financial advise

edwal

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Mar 20, 2012
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Bayfield
So... just got divorced and I have some financial questions.
1. Capital gains. We are selling the house but how does this work with a divorce? I hope to buy an another home just not sure how long it will take me.
2. I will pay out $800 a month for 5 years for "spousal support". I will pay it monthly with profit from the home sale but what would be the best way to save / invest this in which I can still make monthly payments? I'm just trying to cut my losses by hopefully making some in interest on this money for several years. Thank you , Ed
 

awasome

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Apr 29, 2021
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1. If the home is your primary residence, you should not have to pay capital gains taxes on it. However you will have to pay taxes on the profit of the house, but there are exemptions depending on single/married. Not sure how this will be effected in a divorce.

2. If you plan to use the profits of the sale of the house to pay out the spousal support for 5 years, I personally would just use a money market account with a decent interest rate between 1-3% is considered really good. I would avoid using mutual funds even index funds as there is risk of losing money in the short term.
 

wind gypsy

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^ this. But I'll throw in my unqualified input since we're chatting about it casually.

If you lived in the house for at least 2 of the last 5 years you are exempt on at least $250k of any capital gains on profit (house value gain above any costs for improvements you made). Married filing jointly get a $500k exemption so i'm not sure how it works in the case of a divorce.
 

Broomd

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1. If the home is your primary residence, you should not have to pay capital gains taxes on it. However you will have to pay taxes on the profit of the house, but there are exemptions depending on single/married. Not sure how this will be effected in a divorce.

2. If you plan to use the profits of the sale of the house to pay out the spousal support for 5 years, I personally would just use a money market account with a decent interest rate between 1-3% is considered really good. I would avoid using mutual funds even index funds as there is risk of losing money in the short term.Numbe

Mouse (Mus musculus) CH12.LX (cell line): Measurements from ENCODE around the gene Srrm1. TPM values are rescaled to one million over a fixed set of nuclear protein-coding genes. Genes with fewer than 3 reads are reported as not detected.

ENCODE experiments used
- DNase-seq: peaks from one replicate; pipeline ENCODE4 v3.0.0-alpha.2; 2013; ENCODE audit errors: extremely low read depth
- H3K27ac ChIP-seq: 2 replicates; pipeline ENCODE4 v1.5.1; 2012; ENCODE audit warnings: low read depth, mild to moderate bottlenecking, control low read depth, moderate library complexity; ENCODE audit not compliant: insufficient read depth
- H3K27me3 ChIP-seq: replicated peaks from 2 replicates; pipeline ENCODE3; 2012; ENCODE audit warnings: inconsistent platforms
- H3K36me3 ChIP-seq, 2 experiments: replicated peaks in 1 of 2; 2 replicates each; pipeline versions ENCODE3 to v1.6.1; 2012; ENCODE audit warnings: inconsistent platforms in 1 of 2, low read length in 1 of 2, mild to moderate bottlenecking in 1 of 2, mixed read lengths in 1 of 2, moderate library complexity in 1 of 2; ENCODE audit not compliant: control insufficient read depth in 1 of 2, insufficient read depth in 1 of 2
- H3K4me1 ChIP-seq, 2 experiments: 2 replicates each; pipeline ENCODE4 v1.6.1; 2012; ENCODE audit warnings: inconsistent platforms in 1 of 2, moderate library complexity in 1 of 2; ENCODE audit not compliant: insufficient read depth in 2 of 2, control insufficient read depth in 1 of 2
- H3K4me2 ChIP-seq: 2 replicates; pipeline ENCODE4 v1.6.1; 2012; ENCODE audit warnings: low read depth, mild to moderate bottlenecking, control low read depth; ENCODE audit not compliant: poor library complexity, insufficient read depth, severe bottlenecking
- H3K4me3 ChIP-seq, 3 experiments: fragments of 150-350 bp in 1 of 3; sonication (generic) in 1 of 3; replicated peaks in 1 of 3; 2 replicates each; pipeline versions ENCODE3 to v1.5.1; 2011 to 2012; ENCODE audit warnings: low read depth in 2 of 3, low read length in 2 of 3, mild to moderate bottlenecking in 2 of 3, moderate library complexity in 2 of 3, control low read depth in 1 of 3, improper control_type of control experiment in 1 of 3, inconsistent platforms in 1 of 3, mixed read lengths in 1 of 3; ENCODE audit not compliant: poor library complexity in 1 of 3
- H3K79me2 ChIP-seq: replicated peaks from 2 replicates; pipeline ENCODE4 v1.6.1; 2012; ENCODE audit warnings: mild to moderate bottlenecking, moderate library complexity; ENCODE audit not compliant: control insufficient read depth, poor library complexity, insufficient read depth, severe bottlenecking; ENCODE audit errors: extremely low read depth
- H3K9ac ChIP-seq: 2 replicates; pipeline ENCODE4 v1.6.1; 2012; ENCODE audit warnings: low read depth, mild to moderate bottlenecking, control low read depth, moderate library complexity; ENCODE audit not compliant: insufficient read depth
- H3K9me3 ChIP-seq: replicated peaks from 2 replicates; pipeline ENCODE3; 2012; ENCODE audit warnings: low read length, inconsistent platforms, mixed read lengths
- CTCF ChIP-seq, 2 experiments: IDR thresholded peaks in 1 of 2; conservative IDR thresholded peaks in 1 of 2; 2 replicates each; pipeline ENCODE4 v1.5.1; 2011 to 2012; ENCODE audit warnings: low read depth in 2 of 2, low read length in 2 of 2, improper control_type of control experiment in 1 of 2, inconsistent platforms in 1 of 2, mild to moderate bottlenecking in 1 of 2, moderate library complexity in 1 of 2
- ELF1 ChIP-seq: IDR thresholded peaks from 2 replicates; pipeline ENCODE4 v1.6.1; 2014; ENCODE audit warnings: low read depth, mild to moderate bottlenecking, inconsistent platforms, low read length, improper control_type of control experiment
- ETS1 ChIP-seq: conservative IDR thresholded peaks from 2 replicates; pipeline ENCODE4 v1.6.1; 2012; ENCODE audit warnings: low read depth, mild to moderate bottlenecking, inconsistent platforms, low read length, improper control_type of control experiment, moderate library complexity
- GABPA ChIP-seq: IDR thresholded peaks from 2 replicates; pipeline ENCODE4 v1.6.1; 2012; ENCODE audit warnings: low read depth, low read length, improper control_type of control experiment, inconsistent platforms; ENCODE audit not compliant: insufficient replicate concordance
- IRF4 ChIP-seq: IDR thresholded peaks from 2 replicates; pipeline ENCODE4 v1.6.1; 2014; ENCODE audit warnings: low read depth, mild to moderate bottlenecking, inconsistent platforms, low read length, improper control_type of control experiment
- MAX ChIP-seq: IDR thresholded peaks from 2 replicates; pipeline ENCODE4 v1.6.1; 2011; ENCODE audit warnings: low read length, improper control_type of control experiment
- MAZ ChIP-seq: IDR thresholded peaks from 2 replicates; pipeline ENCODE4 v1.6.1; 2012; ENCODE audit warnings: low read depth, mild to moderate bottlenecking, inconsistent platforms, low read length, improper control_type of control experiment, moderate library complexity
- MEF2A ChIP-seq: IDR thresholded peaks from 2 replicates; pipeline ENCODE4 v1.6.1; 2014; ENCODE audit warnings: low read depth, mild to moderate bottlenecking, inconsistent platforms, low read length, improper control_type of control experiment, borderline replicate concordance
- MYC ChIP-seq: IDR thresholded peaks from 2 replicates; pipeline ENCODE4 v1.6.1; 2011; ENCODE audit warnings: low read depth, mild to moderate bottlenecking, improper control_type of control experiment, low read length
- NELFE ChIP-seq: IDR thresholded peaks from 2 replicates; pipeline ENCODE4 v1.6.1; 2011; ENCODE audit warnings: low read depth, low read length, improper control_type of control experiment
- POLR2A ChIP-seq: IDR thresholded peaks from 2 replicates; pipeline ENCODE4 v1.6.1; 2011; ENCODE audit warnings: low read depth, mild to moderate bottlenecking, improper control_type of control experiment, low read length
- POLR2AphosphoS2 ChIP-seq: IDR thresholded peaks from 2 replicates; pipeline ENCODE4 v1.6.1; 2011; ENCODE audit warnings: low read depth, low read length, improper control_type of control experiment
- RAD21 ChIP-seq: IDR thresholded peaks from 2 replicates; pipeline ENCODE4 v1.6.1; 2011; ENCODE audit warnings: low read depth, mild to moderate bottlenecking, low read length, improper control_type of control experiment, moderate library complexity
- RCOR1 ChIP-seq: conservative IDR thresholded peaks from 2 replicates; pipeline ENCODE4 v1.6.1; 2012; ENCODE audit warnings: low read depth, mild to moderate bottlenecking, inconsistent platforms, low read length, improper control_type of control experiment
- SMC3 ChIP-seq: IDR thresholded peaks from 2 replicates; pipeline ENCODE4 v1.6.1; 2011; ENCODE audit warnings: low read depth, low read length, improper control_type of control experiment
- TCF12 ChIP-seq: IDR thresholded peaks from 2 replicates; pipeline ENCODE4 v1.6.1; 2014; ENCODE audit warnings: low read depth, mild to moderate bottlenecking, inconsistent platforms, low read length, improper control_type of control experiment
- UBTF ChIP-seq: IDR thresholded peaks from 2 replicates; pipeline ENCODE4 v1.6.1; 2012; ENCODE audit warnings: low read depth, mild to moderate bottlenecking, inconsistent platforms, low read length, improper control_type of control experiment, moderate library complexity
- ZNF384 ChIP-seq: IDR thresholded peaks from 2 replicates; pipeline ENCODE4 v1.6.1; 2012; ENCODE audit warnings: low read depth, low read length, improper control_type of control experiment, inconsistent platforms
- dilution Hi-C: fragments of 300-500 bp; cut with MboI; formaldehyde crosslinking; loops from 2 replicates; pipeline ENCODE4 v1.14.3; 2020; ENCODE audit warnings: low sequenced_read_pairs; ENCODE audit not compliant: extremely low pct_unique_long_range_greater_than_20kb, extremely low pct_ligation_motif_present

Your first point is contingent on the length of time that OP lived there. Last I checked two years of uninterrupted dwelling were required.
Ed, this is why you should get professional help with your concerns. This forum can be helpful to some degree, but do it right.
 
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OP
edwal

edwal

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Bayfield
Thank you, yes lived in the house for 10 years. I plan on getting professional help just wanted to at least hear some advice and some thoughts so that I can be familiar with what we discuss. I know the return won't be much but I know her and she will not give me more than the minimal discount the attorneys talked about, and honestly I'd rather have the money with me and just set up scheduled monthly payments. Just trying to understand and cover all my bases. Thank you.
 

roadrunner

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but I know her and she will not give me more than the minimal discount the attorneys talked about, and honestly I'd rather have the money with me and just set up scheduled monthly payments.

It's sickening when they (ex's) come out smelling like a rose. Doesn't help, I know, and probably shouldn't have said anything...:censored:
 

LoveBigRacks

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Sep 9, 2021